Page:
Seven to eleven tropical cyclones have been forecasted for the Southwest Pacific region, and three to four for the Northwest Pacific. This is according to the ‘Regional Statement on the Climate of 2017/18 and Climate and Tropical Cyclone Outlook for the Pacific Islands’ that was officially released two weeks ago as an outcome of the Fourth Pacific Islands Climate Outlook Forum (PICOF-4) held from 10-12 October 2018, in Nadi, Fiji.
The PICOF Technical Meetings, organised annually by the Secretariat of the Pacific Regional Environment Programme (SPREP), bring together Pacific National Meteorological and Hydrological Services (NMHS) to ensure consistency in the access and interpretation of climate information for all our Pacific island countries. The regional statement is one of the main outcomes of the PICOF, and is used to inform the National Climate and Tropical Cyclone Outlooks for all the Pacific island countries.
Tropical cyclones have a significant impact in the tropical Pacific. In the Southwest Pacific, Vanuatu and New Caledonia typically experience the greatest activity, with an average of two or three named cyclones passing close to land each year.
The Regional Climate and Tropical Cyclone Outlook for the Pacific Islands has forecasted an increase of warm conditions in the Central Pacific with seven to eleven tropical cyclones for the region during the November 2018 to April 2019 tropical cyclone season. The warm conditions caused by the warming of the ocean and heat exposure, may lead to coral bleaching and loss of marine life.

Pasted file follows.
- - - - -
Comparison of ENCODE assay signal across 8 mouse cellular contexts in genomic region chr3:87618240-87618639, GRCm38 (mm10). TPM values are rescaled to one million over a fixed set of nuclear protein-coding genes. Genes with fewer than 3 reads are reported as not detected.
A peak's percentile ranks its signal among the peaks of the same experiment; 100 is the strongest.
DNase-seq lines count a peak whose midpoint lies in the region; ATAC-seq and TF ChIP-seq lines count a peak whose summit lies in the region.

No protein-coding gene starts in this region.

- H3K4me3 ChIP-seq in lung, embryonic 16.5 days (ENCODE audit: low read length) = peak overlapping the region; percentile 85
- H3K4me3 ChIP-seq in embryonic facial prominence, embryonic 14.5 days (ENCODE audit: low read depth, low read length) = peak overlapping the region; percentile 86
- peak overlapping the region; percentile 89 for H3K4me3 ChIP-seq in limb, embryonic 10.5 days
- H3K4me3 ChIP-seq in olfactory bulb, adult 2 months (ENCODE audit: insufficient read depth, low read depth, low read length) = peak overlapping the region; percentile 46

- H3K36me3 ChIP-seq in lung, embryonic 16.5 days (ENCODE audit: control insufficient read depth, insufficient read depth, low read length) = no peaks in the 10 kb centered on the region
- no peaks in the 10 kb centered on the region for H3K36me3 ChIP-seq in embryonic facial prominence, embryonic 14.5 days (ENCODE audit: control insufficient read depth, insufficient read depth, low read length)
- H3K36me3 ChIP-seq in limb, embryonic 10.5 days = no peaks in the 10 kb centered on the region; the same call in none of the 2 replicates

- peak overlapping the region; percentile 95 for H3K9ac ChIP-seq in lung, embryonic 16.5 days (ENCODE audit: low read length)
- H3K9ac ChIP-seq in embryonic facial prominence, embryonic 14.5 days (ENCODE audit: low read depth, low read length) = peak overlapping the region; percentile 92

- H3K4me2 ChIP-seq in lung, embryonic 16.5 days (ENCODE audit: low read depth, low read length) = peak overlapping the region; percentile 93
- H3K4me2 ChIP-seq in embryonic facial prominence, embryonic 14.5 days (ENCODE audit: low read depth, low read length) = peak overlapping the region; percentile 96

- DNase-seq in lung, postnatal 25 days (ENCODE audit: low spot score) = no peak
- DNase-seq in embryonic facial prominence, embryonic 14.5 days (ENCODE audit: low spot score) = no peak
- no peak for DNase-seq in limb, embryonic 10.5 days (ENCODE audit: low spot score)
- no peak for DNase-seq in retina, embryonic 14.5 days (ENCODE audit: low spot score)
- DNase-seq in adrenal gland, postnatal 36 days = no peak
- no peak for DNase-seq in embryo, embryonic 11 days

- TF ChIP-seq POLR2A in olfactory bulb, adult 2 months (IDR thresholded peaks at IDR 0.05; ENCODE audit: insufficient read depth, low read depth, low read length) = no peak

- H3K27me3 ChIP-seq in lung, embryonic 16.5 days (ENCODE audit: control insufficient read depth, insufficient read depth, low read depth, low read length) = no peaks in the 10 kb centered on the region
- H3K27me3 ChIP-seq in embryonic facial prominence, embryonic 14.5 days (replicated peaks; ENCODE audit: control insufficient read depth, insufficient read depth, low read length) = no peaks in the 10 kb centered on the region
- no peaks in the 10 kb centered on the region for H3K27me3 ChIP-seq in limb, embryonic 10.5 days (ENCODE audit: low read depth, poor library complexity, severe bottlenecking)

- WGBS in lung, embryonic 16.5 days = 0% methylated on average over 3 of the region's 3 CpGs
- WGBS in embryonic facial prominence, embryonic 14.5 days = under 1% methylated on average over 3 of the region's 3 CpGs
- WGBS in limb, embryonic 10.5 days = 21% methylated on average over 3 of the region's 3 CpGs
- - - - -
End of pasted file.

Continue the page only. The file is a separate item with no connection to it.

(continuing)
In North Pacific, three to four tropical cyclones of tropical storm intensity or higher, are predicted to pass nearby Guam, the Commonwealth of the Northern Mariana Islands (CNMI), Yap or Palau by the end of this year. The recent category five tropical cyclone Yutu that formed in the region, making landfall in CNMI.
Seven to eleven tropical cyclones are predicted for the Southwest Pacific, following the early tropical cyclone Liua that formed in September. Tropical cyclone activity is expected to be lower than normal around the northern and eastern Coral Sea margin, and elevated east of the International Date Line.
“This season we are expecting a high number of cyclones and typhoons for the Pacific region, and for our islands, early warning and preparation is extremely important and highlights the key role our Pacific Met Services play,” said Ms Tagaloa Cooper-Halo, Director of Climate Change Resilience Programme at SPREP.
“They are one of the first ports of call when it comes to disaster preparation, which is why the PICOF Technical Meetings are a key event that provides an invaluable opportunity for all Pacific Met Services to come together and share experiences, lessons learned, and solutions for the way forward. It is for this important collaboration that SPREP and its partners continue to host and support PICOF every year.”
Preparation for the possible occurrence of tropical cyclones for the Pacific region (North and South) during this time is strongly encouraged, and information regarding developing lows, cyclones or activity will be made available to the public through their NMHS. You can find your NMHS on social media, or listen out to their radio and TV broadcasts for information.
Should conditions change over the coming months, the tropical cyclone outlook will be updated. All communities are encouraged to stay vigilant, and adhere to the official advice and information of their NMHS.
For more information or to access the ‘Regional Statement on the Climate of 2017/18 and Climate and Tropical Cyclone Outlook for the Pacific Islands’, click here.
For more information about the PICOF please check our website or email email@example.com